After reporting some horrible numbers over the past year, heavy-equipment manufacturer Caterpillar looked like it finally bulldozed its way out the deep hole it dug. Shares have climbed nearly 25% above their 52-week low, helped along by higher sales of power systems even while dealer retail sales of heavy equipment continue their global decline. But now comes the part where the other shoe falls.
Actually, shoes have been falling all over the place, but now is when they will leave the deepest scar on Caterpillar. With the U.S. coal industry under assault, China's economic "miracle" is coming unglued, sending prices for both copper and iron ore tumbling and imperiling the entire mining sector.
Trade data released this past weekend showed Chinese exports collapsed more than 18% in February from the year-ago period; this is compared to analyst expectations of a 7.5% increase and down from the double-digit growth export achieved in January. The world's second-largest economy is entering a much worse tailspin than many previously believed possible.
In response, copper prices plunged to a seven-month low yesterday as inventories surged higher, raising concerns that not only is copper mining in trouble, but that China's financial markets are about to unravel -- the red metal is used as collateral to make loans to companies and investors. The falling price could create a domino effect that causes a call for covering the debt to be issued, leading to dumping copper stocks and further pressuring the price.
Similarly, iron-ore pricing recently dropped to its lowest level since last June leading to a similar ripple effect throughout the mining industry. Shares of BHP Billiton fell 2.7% yesterday and are down almost 9% from the recent high hit just weeks ago, while Rio Tinto declined 2% on Monday and is down more than 12% since hitting a 52-week high in late February. Sure, there was some exaggeration in the trade data due to Chinese New Year holidays, but the numbers still suggest a substantial weakening of the world's second-biggest economy that carries global ramifications.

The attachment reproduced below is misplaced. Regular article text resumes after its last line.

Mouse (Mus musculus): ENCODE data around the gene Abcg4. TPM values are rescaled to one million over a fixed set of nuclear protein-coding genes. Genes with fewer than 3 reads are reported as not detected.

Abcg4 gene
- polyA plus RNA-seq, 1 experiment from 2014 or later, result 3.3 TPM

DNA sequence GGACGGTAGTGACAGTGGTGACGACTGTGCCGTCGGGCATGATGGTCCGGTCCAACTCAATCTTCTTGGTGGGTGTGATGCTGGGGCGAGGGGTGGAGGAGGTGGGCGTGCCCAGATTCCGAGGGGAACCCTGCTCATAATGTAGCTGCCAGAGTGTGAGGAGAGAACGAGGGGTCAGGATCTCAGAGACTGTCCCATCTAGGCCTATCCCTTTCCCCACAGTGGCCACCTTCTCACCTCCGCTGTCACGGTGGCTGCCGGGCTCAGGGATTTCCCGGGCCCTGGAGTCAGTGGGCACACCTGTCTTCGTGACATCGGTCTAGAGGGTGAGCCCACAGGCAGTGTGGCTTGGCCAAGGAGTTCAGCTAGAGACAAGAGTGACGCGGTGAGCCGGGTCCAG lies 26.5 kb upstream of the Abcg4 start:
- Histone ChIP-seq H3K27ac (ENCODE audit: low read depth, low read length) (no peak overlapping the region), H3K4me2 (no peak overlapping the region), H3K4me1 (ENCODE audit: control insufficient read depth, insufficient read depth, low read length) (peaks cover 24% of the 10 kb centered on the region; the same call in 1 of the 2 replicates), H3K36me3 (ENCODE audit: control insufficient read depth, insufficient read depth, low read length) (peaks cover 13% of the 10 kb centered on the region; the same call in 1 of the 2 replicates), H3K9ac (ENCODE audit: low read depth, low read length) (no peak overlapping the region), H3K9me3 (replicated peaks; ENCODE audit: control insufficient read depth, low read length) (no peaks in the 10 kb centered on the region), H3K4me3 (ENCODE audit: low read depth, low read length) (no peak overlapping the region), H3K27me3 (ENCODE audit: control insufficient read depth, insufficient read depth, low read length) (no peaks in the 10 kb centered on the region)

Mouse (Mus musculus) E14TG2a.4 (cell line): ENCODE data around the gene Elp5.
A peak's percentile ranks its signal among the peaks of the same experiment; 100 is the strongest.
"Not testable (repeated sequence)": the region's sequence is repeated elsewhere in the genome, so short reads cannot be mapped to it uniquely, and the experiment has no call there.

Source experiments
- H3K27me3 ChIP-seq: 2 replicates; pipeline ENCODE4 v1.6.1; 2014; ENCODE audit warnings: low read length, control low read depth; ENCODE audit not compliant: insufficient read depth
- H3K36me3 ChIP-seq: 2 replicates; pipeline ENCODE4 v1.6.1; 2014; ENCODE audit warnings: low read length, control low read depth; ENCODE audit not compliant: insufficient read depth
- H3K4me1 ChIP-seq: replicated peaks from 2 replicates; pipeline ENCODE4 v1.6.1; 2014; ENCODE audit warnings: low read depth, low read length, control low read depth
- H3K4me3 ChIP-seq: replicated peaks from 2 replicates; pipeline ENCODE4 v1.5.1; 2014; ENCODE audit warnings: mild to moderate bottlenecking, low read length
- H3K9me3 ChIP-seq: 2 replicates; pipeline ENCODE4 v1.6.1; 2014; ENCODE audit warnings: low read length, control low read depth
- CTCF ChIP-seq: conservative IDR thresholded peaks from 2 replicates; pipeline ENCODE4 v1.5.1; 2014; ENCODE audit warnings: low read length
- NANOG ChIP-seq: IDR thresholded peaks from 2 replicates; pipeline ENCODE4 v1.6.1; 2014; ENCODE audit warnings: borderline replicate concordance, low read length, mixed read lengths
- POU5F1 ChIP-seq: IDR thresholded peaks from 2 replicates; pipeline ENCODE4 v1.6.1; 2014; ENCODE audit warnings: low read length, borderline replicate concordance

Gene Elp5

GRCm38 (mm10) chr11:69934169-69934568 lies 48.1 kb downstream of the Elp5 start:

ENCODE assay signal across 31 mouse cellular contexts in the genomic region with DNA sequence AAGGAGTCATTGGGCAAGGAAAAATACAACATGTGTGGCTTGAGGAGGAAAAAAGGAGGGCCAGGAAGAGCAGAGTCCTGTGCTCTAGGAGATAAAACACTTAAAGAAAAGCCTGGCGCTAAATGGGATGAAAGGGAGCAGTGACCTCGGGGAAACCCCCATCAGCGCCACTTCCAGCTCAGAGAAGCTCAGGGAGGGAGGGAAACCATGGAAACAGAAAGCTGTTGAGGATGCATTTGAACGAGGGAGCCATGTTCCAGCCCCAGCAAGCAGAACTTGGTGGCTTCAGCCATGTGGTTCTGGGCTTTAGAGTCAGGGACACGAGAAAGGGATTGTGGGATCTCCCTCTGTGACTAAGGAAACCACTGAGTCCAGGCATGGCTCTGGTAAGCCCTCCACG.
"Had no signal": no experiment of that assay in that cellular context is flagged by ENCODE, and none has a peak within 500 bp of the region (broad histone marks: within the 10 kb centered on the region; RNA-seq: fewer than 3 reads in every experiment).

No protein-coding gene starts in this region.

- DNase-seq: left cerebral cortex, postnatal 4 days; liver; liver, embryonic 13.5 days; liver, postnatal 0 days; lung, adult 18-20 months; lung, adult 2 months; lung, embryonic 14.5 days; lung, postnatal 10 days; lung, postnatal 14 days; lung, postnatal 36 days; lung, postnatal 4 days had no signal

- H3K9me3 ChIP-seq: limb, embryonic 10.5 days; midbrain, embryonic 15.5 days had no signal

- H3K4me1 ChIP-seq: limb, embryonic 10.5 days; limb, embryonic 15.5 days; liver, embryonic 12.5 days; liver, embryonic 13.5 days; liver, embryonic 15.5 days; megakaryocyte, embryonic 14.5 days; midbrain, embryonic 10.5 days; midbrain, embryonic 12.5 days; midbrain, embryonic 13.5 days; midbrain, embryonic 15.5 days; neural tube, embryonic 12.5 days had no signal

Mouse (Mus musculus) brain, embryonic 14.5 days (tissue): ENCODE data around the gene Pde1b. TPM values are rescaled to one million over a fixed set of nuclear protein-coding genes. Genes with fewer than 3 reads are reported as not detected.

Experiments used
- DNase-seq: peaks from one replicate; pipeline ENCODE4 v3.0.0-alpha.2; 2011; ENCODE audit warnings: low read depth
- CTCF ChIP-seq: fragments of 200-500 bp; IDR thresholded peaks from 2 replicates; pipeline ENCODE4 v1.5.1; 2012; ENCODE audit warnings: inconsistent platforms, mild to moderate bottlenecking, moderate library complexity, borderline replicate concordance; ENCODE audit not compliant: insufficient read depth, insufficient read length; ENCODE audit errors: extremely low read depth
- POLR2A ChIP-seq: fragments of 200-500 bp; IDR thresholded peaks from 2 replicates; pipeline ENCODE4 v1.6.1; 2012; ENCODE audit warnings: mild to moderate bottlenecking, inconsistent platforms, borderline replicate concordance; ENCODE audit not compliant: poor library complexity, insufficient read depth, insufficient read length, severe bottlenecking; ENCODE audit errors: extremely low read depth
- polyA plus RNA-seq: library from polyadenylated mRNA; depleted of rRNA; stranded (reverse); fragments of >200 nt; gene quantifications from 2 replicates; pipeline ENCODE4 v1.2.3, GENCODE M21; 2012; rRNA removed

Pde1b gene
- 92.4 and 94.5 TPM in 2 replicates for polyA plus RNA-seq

And nothing good for Caterpillar, either. BHP and Vale have both been reining in their capital expenditures. BHP recently sold its position in its Australian Jimblebar iron-ore mine and Vale, the world's biggest iron-ore miner, has cut its capital expenditure program for the third year in a row. Rio Tinto has also slashed its budget by $3 billion to $11 billion for 2014.
With miners sharply pulling back, a move that may not be enough in light of current events, we could see further cuts imposed. Joy Global, which is more exposed to coal's curtailment than Caterpillar (two-thirds of its sales coming from coal miners), reported last week that first-quarter revenue plunged another 27%, with original equipment sales cut in half. Bookings, which were down 19% in the fourth quarter, dropped another 16% in the first.
China accounts for about 28% of Caterpillar's Asia-Pacific region sales, or 6% of total revenue, about double what it did the year before. The heavy-equipment maker placed more emphasis on the country to bolster sagging sales elsewhere; now that the underpinnings of the Chinese economy are buckling the risk to Caterpillar grows exponentially, especially because so much of the rest of the global economy relies upon China.
Caterpillar's stock may have bounced higher because it was so undervalued, but I think the cycle has run its course and a potential collapse in China may cause the next falling shoe to squash its shares once more.
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The article Here's Where Things Get Really Ugly for Caterpillar originally appeared on Fool.com.Rich Duprey has no position in any stocks mentioned. The Motley Fool owns shares of Companhia Vale Ads. Try any of our Foolish newsletter services free for 30 days. We Fools may not all hold the same opinions, but we all believe that considering a diverse range of insights makes us better investors. The Motley Fool has a disclosure policy.
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